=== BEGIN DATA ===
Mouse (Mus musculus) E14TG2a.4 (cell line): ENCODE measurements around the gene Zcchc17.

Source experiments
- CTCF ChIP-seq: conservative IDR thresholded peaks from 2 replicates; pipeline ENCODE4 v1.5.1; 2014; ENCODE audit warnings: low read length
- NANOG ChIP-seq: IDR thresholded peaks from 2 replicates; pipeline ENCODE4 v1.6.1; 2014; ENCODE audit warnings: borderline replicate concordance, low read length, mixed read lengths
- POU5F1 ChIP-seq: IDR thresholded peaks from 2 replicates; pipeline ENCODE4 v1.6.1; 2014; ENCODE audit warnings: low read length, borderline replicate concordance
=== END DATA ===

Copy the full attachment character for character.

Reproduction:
Mouse (Mus musculus) E14TG2a.4 (cell line): ENCODE measurements around the gene Zcchc17.

Source experiments
- CTCF ChIP-seq: conservative IDR thresholded peaks from 2 replicates; pipeline ENCODE4 v1.5.1; 2014; ENCODE audit warnings: low read length
- NANOG ChIP-seq: IDR thresholded peaks from 2 replicates; pipeline ENCODE4 v1.6.1; 2014; ENCODE audit warnings: borderline replicate concordance, low read length, mixed read lengths
- POU5F1 ChIP-seq: IDR thresholded peaks from 2 replicates; pipeline ENCODE4 v1.6.1; 2014; ENCODE audit warnings: low read length, borderline replicate concordance